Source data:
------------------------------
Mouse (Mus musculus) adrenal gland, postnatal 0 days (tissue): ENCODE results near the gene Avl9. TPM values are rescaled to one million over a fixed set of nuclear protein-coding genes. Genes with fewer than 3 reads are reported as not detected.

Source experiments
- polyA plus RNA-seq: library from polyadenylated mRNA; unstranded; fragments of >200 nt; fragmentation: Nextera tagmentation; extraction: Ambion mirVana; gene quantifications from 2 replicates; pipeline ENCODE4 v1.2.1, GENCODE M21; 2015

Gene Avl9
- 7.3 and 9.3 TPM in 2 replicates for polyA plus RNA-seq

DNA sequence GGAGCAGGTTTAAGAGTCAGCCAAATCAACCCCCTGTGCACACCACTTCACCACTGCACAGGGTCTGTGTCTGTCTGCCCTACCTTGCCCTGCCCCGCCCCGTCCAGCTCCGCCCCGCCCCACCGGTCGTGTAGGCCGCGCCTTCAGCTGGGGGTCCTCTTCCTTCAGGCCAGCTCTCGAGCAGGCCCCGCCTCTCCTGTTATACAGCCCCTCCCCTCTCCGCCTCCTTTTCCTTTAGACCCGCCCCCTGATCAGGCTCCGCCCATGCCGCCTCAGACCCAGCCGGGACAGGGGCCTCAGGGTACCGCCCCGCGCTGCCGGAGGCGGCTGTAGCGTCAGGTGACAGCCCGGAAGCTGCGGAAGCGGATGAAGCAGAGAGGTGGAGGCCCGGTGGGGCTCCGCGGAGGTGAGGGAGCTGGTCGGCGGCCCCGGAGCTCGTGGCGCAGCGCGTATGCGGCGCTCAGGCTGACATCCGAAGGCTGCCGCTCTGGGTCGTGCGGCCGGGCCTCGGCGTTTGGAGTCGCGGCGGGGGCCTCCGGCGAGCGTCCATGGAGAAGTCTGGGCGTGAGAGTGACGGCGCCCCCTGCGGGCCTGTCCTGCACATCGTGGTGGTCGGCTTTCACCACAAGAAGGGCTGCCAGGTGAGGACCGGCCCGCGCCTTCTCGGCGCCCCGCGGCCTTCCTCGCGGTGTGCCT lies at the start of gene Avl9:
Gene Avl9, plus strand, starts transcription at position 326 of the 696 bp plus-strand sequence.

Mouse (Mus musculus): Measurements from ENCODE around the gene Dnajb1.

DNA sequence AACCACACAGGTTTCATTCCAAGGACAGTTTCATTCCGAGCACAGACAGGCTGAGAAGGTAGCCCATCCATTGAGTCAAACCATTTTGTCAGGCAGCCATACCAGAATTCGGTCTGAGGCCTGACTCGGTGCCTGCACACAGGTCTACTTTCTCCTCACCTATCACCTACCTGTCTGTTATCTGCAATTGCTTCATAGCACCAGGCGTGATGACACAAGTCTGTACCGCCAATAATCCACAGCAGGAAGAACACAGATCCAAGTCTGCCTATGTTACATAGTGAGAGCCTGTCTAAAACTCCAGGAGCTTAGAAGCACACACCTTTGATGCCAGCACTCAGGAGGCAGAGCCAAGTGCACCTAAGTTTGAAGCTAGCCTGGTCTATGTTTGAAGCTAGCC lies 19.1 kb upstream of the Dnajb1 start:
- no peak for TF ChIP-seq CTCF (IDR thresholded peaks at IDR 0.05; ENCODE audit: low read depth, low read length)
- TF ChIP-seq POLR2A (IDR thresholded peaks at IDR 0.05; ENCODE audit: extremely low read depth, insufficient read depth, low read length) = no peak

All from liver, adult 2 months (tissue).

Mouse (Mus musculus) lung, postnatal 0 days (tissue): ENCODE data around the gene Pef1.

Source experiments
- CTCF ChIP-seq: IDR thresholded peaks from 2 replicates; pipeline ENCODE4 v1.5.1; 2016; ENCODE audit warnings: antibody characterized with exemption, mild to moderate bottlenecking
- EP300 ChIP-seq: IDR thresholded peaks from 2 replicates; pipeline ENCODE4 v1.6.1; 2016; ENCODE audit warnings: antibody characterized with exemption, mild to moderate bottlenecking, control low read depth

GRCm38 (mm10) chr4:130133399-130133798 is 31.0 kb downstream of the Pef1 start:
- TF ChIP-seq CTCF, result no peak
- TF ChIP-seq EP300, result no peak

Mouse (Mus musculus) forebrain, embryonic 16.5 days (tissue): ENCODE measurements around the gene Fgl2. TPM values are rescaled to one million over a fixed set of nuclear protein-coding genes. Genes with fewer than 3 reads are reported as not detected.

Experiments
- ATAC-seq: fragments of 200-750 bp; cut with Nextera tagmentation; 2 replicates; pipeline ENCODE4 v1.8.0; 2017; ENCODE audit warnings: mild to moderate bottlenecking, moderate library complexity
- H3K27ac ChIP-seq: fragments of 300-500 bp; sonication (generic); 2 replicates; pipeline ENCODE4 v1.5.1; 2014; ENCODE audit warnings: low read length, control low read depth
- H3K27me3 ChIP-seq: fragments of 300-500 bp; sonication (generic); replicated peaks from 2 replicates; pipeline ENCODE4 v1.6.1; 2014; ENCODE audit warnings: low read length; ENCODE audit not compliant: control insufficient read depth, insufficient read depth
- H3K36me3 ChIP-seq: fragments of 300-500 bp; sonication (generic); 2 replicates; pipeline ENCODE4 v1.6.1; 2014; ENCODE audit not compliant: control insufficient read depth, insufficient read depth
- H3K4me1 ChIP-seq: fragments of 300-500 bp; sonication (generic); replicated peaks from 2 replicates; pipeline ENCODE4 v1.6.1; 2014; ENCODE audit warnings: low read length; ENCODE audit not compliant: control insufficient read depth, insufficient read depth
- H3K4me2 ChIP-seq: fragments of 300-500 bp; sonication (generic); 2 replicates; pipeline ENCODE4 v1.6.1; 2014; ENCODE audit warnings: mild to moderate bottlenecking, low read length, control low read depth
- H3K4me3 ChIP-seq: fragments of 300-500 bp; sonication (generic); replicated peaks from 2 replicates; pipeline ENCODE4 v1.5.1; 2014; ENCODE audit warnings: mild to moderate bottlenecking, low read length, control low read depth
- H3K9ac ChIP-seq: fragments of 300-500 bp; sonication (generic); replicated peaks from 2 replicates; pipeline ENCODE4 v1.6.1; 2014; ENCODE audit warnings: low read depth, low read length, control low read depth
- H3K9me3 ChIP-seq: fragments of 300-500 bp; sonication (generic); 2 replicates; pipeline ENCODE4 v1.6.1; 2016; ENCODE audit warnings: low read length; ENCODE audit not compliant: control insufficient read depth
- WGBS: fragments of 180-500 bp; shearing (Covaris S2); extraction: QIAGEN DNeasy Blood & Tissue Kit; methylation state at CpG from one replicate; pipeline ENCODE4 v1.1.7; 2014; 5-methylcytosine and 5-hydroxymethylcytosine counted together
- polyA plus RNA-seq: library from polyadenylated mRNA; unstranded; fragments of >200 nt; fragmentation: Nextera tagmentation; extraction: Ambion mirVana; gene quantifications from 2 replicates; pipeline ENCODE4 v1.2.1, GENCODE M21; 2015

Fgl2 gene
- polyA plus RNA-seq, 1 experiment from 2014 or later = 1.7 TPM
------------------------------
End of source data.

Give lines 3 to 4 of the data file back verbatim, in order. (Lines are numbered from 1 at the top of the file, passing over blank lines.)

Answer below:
- polyA plus RNA-seq: library from polyadenylated mRNA; unstranded; fragments of >200 nt; fragmentation: Nextera tagmentation; extraction: Ambion mirVana; gene quantifications from 2 replicates; pipeline ENCODE4 v1.2.1, GENCODE M21; 2015

Gene Avl9